The Cornell team was led by Eun-Ah Kim, professor of physics in the College of Arts and Sciences, who partnered with Kilian Weinberger, associate professor of computing and information science in the Cornell Ann S. Bowers College of Computing and Information Science and director of the TRIPODS Center for Data Science for Improved Decision Making.

New 2020 voter data: How Biden won, how Trump kept the race close, and what it tells us about the future

The Brookings Institution, William A. Galston


As we saw in 2016 and again in 2020, traditional survey research is finding it harder than it once was to assess presidential elections accurately. Pre-election polls systemically misjudge who is likely to vote, and exit polls conducted as voters leave the voting booths get it wrong as well.

Now, using a massive sample of “validated” voters whose participation has been independently verified, the Pew Research Center has
published a detailed analysis of the 2020 presidential election. It helps us understand how Joe Biden was able to accomplish what Hillary Clinton did not—and why President Trump came closer to getting reelected than the pre-election surveys had predicted.


We Robot 2021 Preliminary Program

University of Miami School of Law


Miami, FL Sep 23-25. “We Robot is the most exciting interdisciplinary conference on the legal and policy questions relating to robots.” [$$$]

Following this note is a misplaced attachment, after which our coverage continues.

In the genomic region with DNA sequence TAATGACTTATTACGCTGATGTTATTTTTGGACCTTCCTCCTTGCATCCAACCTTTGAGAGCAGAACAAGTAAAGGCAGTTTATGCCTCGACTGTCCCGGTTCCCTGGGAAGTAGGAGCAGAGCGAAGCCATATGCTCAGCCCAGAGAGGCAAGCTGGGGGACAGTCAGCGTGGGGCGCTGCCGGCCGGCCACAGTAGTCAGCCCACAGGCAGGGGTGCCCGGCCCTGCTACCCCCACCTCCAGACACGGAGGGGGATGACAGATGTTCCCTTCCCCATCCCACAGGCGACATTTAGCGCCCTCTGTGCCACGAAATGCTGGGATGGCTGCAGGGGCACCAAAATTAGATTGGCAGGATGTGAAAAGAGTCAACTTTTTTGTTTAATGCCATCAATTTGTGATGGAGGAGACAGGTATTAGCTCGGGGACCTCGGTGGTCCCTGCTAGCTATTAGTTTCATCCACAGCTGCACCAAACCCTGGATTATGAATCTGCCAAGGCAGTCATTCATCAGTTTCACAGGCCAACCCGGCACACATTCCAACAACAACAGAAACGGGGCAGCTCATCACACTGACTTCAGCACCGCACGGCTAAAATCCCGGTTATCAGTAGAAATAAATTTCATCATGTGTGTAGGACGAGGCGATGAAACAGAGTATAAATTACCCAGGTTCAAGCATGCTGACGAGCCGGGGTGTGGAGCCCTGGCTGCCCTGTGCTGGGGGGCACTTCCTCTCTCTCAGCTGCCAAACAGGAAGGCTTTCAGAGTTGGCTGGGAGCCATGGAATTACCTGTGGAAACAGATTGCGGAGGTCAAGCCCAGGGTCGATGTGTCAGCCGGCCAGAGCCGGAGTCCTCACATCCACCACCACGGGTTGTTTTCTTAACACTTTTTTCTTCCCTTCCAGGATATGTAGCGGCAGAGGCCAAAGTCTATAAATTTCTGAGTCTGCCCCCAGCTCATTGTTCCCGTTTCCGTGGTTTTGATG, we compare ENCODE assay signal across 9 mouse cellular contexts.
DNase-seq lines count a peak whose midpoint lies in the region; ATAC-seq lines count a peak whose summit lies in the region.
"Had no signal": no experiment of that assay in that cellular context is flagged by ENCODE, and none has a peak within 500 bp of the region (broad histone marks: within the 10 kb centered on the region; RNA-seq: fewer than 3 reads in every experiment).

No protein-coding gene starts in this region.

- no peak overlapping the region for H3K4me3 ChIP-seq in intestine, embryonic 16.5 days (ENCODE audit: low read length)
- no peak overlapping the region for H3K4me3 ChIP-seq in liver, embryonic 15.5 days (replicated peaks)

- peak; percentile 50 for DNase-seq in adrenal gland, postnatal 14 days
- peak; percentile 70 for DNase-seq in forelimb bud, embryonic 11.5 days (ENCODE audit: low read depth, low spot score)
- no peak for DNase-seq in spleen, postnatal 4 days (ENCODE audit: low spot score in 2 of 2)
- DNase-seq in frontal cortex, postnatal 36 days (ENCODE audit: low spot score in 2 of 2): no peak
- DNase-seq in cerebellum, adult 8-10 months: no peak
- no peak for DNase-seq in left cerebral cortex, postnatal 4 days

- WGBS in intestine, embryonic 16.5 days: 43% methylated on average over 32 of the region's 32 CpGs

Call for Papers – Turing Conference on Trustworthy Digital Identity

“This conference brings together prominent academics and key players in the field of digital identity from government and industry sectors to focus on opportunities in the assessment and development of trustworthy digital identity systems. Outlined themes and key questions cover the driving influences behind the development of these systems, alongside the characteristics that can attest to whether these systems are deserving of trust.” Deadline for submissions is July 30.



The eScience Institute’s Data Science for Social Good program is now accepting applications for student fellows and project leads for the 2021 summer session. Fellows will work with academic researchers, data scientists and public stakeholder groups on data-intensive research projects that will leverage data science approaches to address societal challenges in areas such as public policy, environmental impacts and more. Student applications due 2/15 – learn more and apply here. DSSG is also soliciting project proposals from academic researchers, public agencies, nonprofit entities and industry who are looking for an opportunity to work closely with data science professionals and students on focused, collaborative projects to make better use of their data. Proposal submissions are due 2/22.


Tools & Resources

The Road to MLOps: Machine Learning as an Engineering Discipline

Built In, Cristiano Breuel

from reports “only 22 percent of companies using machine learning have successfully deployed a model.” What makes it so hard? And what do we need to do to improve the situation?

Let’s start by looking at the root causes.

Behind the scenes improvements to the REST API

Crossref, Patrick Polischuk


We’re pleased to announce that we’ll be cutting over to the Elasticsearch-backed version of the REST API over the next few weeks, beginning July 13. This cutover will occur one pool at a time–the public pool will be migrated first, followed by the polite pool on August 3, and the plus pool on August 10 (see ‘etiquette’ link above if you’re unfamiliar with our different pools).

We’ve thoroughly tested the functionality and performance of the new REST API, and we’d like to invite you to test it out before we move production traffic to the new service. Try out your favorite API queries at